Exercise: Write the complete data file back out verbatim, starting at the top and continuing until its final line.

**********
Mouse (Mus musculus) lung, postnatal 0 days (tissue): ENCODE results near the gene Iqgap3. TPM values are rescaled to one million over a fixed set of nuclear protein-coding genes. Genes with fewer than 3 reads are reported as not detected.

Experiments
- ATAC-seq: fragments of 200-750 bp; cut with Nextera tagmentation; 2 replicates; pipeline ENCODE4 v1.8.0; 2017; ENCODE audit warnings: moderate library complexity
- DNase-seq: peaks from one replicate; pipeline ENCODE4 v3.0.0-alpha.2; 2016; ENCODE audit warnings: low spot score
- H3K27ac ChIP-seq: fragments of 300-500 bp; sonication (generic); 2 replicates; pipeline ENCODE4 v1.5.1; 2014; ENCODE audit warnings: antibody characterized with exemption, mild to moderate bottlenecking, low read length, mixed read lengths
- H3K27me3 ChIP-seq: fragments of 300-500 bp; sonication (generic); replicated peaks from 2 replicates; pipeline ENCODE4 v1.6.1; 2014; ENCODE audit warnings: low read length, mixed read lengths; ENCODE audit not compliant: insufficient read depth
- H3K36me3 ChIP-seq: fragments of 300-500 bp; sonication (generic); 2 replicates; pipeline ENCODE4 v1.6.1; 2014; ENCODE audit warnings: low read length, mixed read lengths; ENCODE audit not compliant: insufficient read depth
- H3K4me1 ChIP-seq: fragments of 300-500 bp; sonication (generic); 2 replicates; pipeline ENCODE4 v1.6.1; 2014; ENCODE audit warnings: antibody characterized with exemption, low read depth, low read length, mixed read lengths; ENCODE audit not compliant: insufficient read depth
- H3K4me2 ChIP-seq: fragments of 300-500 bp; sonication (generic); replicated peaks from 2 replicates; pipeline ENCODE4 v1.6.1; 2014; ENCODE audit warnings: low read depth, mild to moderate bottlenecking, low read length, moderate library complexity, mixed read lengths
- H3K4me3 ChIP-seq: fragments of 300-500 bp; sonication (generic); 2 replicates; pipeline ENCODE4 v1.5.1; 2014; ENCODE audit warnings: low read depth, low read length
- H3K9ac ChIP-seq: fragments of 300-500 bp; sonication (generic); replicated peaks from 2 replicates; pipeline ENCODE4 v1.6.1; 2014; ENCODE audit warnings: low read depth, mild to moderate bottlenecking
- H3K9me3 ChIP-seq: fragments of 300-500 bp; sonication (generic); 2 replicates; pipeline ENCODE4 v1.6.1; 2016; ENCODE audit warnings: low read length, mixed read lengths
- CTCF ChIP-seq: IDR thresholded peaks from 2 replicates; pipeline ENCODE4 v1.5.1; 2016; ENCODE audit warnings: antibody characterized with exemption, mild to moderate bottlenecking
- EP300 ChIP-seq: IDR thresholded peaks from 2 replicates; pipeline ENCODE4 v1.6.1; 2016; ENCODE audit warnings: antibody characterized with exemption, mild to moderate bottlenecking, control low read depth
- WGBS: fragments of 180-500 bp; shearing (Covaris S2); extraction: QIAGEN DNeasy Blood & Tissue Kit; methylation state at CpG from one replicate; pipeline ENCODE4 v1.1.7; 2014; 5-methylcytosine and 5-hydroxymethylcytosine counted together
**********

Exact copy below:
Mouse (Mus musculus) lung, postnatal 0 days (tissue): ENCODE results near the gene Iqgap3. TPM values are rescaled to one million over a fixed set of nuclear protein-coding genes. Genes with fewer than 3 reads are reported as not detected.

Experiments
- ATAC-seq: fragments of 200-750 bp; cut with Nextera tagmentation; 2 replicates; pipeline ENCODE4 v1.8.0; 2017; ENCODE audit warnings: moderate library complexity
- DNase-seq: peaks from one replicate; pipeline ENCODE4 v3.0.0-alpha.2; 2016; ENCODE audit warnings: low spot score
- H3K27ac ChIP-seq: fragments of 300-500 bp; sonication (generic); 2 replicates; pipeline ENCODE4 v1.5.1; 2014; ENCODE audit warnings: antibody characterized with exemption, mild to moderate bottlenecking, low read length, mixed read lengths
- H3K27me3 ChIP-seq: fragments of 300-500 bp; sonication (generic); replicated peaks from 2 replicates; pipeline ENCODE4 v1.6.1; 2014; ENCODE audit warnings: low read length, mixed read lengths; ENCODE audit not compliant: insufficient read depth
- H3K36me3 ChIP-seq: fragments of 300-500 bp; sonication (generic); 2 replicates; pipeline ENCODE4 v1.6.1; 2014; ENCODE audit warnings: low read length, mixed read lengths; ENCODE audit not compliant: insufficient read depth
- H3K4me1 ChIP-seq: fragments of 300-500 bp; sonication (generic); 2 replicates; pipeline ENCODE4 v1.6.1; 2014; ENCODE audit warnings: antibody characterized with exemption, low read depth, low read length, mixed read lengths; ENCODE audit not compliant: insufficient read depth
- H3K4me2 ChIP-seq: fragments of 300-500 bp; sonication (generic); replicated peaks from 2 replicates; pipeline ENCODE4 v1.6.1; 2014; ENCODE audit warnings: low read depth, mild to moderate bottlenecking, low read length, moderate library complexity, mixed read lengths
- H3K4me3 ChIP-seq: fragments of 300-500 bp; sonication (generic); 2 replicates; pipeline ENCODE4 v1.5.1; 2014; ENCODE audit warnings: low read depth, low read length
- H3K9ac ChIP-seq: fragments of 300-500 bp; sonication (generic); replicated peaks from 2 replicates; pipeline ENCODE4 v1.6.1; 2014; ENCODE audit warnings: low read depth, mild to moderate bottlenecking
- H3K9me3 ChIP-seq: fragments of 300-500 bp; sonication (generic); 2 replicates; pipeline ENCODE4 v1.6.1; 2016; ENCODE audit warnings: low read length, mixed read lengths
- CTCF ChIP-seq: IDR thresholded peaks from 2 replicates; pipeline ENCODE4 v1.5.1; 2016; ENCODE audit warnings: antibody characterized with exemption, mild to moderate bottlenecking
- EP300 ChIP-seq: IDR thresholded peaks from 2 replicates; pipeline ENCODE4 v1.6.1; 2016; ENCODE audit warnings: antibody characterized with exemption, mild to moderate bottlenecking, control low read depth
- WGBS: fragments of 180-500 bp; shearing (Covaris S2); extraction: QIAGEN DNeasy Blood & Tissue Kit; methylation state at CpG from one replicate; pipeline ENCODE4 v1.1.7; 2014; 5-methylcytosine and 5-hydroxymethylcytosine counted together